CAUSES OF GREAT DEPRESSION Credit Too much People and banks suffered People could not pay Banks lost money
GREAT DEPRESSION Deposits shrank Massive withdrawals Holidays were declared in Nevada, Louisiana Michigan Emergency credit pool for relief
CAUSES OF GREAT DEPRESSION Few basic industries No diversification 2 major industries Construction automobile
CAUSES OF GREAT DEPRESSION Uneven distribution of wealth More than one half of Americans lived on edge of poverty
CAUSES OF GREAT DEPRESSION International debt Europe could not pay back loans to United States from World War I
High Tariffs on European goods Europe responded with the same high tariffs on American goods
Between 1921–1929, the unemployment rate never rose above 4 percent. By 1933, however, it was near 25 percent. Those who managed to keep their jobs had their wages and hours cut. Few Americans understood the causes of the Great Depression, but everyone felt the impact.
For many, the only food available came from public soup kitchens or bread lines run by charitable organizations. People sold their property to buy food.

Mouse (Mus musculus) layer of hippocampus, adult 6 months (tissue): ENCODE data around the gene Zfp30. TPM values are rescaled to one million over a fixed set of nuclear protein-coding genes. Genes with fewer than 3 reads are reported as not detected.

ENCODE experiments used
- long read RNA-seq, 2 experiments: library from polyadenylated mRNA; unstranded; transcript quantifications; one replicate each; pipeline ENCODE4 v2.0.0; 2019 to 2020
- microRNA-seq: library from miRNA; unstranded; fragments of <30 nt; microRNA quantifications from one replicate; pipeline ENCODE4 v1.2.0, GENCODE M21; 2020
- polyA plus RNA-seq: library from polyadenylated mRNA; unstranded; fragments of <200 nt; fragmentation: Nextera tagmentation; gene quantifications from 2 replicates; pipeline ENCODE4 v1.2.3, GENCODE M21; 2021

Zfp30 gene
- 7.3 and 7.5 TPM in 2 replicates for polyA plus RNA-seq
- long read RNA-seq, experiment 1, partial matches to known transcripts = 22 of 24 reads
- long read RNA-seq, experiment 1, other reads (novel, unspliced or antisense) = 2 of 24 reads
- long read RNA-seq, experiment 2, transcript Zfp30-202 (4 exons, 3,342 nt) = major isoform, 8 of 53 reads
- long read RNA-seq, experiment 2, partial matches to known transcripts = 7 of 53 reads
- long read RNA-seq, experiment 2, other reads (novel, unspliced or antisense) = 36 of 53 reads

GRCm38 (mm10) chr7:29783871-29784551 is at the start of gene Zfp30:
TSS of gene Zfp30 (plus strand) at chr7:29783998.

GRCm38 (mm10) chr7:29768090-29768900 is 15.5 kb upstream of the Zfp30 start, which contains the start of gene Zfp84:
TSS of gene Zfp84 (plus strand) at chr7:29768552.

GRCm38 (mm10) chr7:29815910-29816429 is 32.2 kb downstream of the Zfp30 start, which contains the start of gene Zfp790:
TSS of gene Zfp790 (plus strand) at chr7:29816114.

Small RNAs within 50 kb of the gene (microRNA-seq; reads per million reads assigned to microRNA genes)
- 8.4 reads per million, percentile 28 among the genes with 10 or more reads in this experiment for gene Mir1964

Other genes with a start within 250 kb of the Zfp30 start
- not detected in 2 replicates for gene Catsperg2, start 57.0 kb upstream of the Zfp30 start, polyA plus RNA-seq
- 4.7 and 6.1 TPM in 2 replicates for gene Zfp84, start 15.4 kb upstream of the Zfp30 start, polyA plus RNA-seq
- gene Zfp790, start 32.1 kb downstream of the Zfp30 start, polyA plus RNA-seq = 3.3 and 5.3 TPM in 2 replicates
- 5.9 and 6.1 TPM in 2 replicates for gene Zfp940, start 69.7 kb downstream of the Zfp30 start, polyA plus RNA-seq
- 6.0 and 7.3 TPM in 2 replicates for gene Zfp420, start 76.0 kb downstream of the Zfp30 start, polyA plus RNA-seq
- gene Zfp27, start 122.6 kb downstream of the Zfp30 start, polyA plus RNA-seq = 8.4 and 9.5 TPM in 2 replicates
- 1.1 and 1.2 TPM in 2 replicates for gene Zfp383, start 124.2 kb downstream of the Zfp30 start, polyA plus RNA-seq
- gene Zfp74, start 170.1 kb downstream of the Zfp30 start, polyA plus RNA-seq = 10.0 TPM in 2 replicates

The homeless lived in empty railroad cars, in cardboard boxes, or in shacks built on public land or in empty lots. Hoovervilles appeared in major cities across the country.
Bankers sold the land and equipment at auction. Some farmers became tenant farmers, working for bigger landowners. Others decided to leave in search of work elsewhere in the United States. Between 1930 and 1934, nearly a million farmers lost their farms, homes, and farm equipment because they could not pay their mortgages.
The remaining farmers on the Great Plains suffered a terrible drought, which led to the Dust Bowl. Dust storms destroyed millions of acres of farmland.